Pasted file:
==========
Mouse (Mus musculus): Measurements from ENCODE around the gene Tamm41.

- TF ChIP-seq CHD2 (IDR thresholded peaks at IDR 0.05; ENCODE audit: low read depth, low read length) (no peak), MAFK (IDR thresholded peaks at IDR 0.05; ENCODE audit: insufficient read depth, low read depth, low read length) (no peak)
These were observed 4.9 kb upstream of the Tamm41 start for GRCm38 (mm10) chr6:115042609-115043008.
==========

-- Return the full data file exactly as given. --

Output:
Mouse (Mus musculus): Measurements from ENCODE around the gene Tamm41.

- TF ChIP-seq CHD2 (IDR thresholded peaks at IDR 0.05; ENCODE audit: low read depth, low read length) (no peak), MAFK (IDR thresholded peaks at IDR 0.05; ENCODE audit: insufficient read depth, low read depth, low read length) (no peak)
These were observed 4.9 kb upstream of the Tamm41 start for GRCm38 (mm10) chr6:115042609-115043008.